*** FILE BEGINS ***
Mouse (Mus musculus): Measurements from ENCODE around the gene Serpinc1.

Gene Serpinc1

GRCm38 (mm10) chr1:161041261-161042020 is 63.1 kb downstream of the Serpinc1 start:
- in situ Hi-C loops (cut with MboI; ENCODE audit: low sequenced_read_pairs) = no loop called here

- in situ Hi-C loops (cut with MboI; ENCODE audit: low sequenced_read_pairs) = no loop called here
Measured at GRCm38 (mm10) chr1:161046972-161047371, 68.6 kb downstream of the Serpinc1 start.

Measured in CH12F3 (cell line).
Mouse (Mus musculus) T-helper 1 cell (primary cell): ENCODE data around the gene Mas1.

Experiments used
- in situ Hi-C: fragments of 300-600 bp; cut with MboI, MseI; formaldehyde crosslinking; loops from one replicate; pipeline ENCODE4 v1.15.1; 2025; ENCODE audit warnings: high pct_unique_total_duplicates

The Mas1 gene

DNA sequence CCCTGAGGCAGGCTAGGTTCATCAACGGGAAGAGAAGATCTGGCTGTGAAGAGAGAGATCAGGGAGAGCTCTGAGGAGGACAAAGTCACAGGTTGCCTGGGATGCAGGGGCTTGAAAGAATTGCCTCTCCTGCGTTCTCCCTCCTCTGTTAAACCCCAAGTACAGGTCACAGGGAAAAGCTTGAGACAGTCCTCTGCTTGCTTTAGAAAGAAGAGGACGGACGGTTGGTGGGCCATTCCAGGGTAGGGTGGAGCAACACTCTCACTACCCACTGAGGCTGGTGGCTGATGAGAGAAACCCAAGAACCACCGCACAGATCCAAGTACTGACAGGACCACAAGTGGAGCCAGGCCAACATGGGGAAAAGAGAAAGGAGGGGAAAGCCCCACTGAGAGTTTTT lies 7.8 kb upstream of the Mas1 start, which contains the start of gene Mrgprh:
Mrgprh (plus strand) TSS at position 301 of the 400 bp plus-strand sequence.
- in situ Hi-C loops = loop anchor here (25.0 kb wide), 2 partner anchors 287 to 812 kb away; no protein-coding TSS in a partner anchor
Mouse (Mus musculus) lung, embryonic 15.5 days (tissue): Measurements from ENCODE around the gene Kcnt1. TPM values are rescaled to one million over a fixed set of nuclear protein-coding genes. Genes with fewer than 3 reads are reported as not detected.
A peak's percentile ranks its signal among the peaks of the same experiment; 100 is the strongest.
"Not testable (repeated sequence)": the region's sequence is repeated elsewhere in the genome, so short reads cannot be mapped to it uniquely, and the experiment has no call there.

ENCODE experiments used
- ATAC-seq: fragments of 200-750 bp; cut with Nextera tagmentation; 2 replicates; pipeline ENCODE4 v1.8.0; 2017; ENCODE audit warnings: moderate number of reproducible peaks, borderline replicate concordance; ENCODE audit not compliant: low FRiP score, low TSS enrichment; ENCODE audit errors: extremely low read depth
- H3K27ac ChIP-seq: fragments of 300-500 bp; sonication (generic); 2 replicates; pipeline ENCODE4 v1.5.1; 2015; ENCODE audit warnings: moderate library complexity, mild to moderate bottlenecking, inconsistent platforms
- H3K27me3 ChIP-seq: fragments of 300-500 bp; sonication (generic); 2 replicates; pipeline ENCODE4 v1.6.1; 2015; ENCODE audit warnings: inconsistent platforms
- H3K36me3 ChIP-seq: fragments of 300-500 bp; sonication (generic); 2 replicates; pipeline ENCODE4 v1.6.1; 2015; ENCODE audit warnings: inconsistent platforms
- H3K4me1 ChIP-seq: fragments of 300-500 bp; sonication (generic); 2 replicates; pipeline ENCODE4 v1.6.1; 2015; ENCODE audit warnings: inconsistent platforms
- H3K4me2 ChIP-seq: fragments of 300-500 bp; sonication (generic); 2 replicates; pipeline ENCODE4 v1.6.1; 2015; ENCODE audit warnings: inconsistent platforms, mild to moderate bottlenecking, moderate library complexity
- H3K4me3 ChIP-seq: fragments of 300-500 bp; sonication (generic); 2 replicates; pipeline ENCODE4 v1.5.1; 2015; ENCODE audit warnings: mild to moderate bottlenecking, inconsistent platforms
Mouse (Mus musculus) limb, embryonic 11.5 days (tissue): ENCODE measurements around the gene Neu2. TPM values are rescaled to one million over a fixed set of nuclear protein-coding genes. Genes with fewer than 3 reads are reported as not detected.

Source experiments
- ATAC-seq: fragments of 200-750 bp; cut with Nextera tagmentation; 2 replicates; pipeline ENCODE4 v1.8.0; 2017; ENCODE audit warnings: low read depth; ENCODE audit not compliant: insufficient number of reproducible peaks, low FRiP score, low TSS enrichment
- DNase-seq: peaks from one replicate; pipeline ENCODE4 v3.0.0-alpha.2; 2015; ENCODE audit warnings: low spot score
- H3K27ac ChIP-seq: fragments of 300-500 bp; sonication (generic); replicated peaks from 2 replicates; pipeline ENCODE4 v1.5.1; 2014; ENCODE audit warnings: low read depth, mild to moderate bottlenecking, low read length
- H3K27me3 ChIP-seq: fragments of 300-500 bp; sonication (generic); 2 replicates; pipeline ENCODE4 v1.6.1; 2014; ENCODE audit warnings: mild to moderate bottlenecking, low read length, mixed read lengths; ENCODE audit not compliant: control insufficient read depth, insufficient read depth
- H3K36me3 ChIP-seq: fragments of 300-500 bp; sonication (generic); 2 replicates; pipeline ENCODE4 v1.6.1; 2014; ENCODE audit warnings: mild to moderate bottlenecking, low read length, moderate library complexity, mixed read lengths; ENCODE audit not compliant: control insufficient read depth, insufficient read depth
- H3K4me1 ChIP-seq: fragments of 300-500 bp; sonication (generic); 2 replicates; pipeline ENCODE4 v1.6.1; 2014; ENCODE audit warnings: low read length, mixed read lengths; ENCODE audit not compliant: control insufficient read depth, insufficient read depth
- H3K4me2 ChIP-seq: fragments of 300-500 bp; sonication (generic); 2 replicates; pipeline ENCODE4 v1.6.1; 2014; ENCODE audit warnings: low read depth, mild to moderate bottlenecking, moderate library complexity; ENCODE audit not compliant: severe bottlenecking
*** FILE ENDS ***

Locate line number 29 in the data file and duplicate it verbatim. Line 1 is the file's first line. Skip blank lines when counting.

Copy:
- DNase-seq: peaks from one replicate; pipeline ENCODE4 v3.0.0-alpha.2; 2015; ENCODE audit warnings: low spot score